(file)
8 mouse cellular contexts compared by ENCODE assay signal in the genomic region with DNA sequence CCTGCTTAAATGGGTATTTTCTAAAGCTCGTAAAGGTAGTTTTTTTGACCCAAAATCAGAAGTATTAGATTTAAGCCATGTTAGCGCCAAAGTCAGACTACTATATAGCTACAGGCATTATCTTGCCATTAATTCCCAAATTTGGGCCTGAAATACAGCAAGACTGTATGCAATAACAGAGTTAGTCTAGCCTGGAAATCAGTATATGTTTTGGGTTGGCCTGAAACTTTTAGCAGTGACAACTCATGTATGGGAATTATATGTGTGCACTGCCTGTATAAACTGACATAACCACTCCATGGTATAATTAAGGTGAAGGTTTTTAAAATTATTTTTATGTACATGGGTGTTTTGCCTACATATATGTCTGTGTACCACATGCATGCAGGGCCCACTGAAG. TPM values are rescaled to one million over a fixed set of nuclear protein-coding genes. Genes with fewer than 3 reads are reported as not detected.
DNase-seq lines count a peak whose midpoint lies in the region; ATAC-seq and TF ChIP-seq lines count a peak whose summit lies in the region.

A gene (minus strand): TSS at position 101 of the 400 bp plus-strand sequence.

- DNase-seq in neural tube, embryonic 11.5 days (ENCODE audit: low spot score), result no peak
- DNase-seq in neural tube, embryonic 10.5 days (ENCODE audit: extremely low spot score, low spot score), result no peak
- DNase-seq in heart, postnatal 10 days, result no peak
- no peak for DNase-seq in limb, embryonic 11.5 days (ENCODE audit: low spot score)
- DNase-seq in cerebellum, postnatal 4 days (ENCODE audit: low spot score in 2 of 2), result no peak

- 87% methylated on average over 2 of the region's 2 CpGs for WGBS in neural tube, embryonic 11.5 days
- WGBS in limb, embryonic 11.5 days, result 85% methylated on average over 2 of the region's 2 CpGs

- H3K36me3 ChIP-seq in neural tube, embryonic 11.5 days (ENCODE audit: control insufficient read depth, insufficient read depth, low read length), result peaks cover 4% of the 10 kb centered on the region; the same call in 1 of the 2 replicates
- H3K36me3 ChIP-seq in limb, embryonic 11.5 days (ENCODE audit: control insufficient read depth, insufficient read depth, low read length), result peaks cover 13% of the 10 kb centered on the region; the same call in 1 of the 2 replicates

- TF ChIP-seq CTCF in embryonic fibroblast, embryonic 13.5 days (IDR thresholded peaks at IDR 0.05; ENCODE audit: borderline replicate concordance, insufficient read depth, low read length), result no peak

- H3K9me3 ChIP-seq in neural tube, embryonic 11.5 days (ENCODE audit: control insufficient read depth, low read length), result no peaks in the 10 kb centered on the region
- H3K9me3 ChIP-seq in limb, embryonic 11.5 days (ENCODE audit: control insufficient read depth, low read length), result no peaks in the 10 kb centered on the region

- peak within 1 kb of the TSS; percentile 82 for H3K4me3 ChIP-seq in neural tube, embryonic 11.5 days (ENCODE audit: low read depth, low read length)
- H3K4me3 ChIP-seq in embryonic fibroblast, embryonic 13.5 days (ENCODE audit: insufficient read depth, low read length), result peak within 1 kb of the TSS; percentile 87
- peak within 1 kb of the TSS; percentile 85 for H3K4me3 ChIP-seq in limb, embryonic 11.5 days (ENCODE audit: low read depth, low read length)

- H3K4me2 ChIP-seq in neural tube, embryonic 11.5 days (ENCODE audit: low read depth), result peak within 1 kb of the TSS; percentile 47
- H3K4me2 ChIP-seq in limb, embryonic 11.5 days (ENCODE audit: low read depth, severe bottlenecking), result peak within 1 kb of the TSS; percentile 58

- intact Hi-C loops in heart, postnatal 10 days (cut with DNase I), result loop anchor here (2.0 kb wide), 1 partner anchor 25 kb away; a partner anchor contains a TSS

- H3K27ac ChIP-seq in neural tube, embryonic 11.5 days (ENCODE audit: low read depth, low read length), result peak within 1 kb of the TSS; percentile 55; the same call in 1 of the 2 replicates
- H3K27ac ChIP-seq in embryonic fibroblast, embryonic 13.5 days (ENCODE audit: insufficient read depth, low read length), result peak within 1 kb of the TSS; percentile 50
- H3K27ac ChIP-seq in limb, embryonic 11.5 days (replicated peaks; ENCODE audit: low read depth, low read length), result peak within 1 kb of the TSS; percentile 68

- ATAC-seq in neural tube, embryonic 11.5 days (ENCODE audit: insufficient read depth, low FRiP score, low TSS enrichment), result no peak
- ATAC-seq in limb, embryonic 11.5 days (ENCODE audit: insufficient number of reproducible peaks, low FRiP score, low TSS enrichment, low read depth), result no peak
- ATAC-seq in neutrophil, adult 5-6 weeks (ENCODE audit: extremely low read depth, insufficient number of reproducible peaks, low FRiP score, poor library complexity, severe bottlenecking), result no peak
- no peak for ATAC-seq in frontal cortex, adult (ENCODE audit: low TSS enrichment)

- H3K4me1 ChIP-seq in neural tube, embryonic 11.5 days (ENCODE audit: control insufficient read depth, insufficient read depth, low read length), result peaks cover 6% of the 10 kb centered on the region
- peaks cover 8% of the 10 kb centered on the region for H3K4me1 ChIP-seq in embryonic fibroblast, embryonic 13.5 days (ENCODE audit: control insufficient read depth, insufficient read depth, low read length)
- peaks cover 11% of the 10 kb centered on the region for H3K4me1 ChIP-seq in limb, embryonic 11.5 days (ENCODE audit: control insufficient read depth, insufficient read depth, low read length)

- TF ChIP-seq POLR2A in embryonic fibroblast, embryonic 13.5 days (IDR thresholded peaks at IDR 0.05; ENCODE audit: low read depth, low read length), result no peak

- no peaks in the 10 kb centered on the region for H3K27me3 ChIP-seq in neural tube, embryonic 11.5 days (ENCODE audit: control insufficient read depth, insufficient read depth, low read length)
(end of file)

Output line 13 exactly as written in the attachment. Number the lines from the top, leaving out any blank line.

- TF ChIP-seq CTCF in embryonic fibroblast, embryonic 13.5 days (IDR thresholded peaks at IDR 0.05; ENCODE audit: borderline replicate concordance, insufficient read depth, low read length), result no peak